All are welcome to attend our next Melodrama Meeting which will take place on the 8th of December, Jarman 7, 5-7pm. We will be discussing in depth the group’s work with the Melodrama Research Consortium. Definitions of melodrama, especially in theatre and film, will be a key focus.
Our discussion on John Huston’s film noted its focus on family. Sisters Stanley (Bette Davis) and Roy’s (Olivia de Havilland) lives are closely intertwined, partly as the former steals the latter’s husband (Dennis Morgan). In addition, the women’s father previously co-owned a business now run by their invalid mother’s (Billie Burke) brother (Charles Coburn). This is further complicated by the suspiciously close, and highly disturbing, relationship between Stanley and her uncle. Such interconnectedness comments on the American Film Institute’s (AFI’s) definition of melodrama, which notes family as an important aspect: The AFI defines melodramas as ‘fictional films that revolve around suffering protagonists victimized by situations or events related to social distinctions, family and/or sexuality, emphasizing emotion’. (http://afi.chadwyck.com/about/genre.htm)
Family is further emphasised were by the constant contrasting of Stanley and Roy. This was done on several levels. Personality and behaviour are of course key, but costume also plays a significant role. While Olivia de Havilland is introduced wearing a muted blue outfit (her father helpfully comments on the colour of the dress suiting her since the film is shot in black and white) Stanley is often seen in flashier outfits of prints, plaid patterns and flouncy frills. Furthermore she is criticised by other members of her family for wearing skirts which are too short.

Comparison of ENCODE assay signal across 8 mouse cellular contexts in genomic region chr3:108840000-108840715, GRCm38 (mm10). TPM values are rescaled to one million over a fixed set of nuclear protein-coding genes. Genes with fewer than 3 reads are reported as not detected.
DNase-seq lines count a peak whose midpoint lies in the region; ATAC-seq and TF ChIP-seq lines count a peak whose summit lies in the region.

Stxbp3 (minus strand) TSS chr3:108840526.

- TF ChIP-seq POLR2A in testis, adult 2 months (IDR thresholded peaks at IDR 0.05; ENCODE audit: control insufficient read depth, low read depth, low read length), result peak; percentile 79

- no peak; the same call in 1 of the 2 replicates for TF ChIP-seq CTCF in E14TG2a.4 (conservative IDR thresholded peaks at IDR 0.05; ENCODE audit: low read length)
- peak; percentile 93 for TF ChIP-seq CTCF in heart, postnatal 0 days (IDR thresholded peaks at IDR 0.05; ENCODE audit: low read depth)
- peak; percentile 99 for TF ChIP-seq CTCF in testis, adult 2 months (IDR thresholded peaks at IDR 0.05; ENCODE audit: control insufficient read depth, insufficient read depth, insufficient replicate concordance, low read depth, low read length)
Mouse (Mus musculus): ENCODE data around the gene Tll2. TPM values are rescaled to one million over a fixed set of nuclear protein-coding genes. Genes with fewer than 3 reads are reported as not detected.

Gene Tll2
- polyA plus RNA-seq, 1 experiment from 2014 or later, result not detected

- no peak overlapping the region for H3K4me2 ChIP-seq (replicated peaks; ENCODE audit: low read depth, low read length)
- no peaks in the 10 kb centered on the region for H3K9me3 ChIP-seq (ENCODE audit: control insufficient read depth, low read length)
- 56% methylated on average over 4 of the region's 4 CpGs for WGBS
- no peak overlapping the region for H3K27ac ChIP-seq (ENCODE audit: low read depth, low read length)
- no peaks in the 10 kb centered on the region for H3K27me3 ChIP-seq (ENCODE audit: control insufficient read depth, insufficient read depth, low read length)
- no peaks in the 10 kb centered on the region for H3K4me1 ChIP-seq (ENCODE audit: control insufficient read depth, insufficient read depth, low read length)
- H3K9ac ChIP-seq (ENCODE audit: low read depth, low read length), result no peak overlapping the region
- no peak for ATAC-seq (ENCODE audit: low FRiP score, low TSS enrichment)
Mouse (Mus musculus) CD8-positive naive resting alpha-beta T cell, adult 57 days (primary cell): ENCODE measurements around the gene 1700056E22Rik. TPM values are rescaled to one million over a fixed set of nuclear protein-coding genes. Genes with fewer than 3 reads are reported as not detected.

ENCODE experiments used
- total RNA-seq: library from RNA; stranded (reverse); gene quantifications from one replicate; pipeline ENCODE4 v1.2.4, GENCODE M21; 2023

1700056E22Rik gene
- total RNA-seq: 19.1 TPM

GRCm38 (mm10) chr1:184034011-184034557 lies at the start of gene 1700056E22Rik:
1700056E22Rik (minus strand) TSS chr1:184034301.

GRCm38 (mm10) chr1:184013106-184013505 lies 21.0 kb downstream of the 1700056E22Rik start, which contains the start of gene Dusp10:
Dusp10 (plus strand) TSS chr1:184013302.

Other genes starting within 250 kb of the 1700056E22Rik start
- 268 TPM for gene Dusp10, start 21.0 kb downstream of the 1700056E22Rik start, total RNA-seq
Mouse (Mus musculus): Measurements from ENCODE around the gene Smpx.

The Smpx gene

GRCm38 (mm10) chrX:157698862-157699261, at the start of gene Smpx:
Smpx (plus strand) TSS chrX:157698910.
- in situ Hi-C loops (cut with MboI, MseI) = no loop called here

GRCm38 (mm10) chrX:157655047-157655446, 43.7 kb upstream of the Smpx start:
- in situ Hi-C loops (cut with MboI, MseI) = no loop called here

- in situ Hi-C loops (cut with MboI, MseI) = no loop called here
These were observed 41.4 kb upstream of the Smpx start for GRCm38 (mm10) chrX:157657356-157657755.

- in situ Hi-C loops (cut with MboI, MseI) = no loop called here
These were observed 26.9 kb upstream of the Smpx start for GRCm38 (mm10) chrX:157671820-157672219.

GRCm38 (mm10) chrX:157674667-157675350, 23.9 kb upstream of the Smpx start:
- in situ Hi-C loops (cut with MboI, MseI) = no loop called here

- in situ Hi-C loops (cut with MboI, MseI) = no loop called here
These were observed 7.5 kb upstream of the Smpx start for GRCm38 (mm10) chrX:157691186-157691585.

Stanley and Roy’s reactions to tragedy also tellingly involve clothes. After learning that her husband has deserted her for her sister Stanley, Roy angrily asserts that ‘I’m not wearing black’ and resolves to buy a red hat with a feather. We see her wearing the accessory soon after, but the film’s black and white photography downplays the colour’s vividness. Similarly, when Stanley is supposedly heartbroken after the suicide of her husband she soon casts aside black outfits. Instead she opts for a light plaid which shocks her bed-ridden mother. The reactions of both sisters therefore involve the dismissal of black costumes. However, differences in the degree of seriousness of the situations they are responding to is significant. While both have lost a husband (the same husband) Stanley has driven Peter to suicide. Also while Roy speaks of behaving badly to get what she wants (as Stanley always does) she does not follow though on this. Instead she does what the narrative expects – she falls in love with Stanley’s discarded fiancé, Craig (George Brent).